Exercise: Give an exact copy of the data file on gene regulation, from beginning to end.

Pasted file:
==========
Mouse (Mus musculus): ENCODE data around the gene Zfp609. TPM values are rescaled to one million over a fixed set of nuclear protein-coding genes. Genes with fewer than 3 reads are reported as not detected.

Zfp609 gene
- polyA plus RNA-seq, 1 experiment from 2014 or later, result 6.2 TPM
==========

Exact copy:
Mouse (Mus musculus): ENCODE data around the gene Zfp609. TPM values are rescaled to one million over a fixed set of nuclear protein-coding genes. Genes with fewer than 3 reads are reported as not detected.

Zfp609 gene
- polyA plus RNA-seq, 1 experiment from 2014 or later, result 6.2 TPM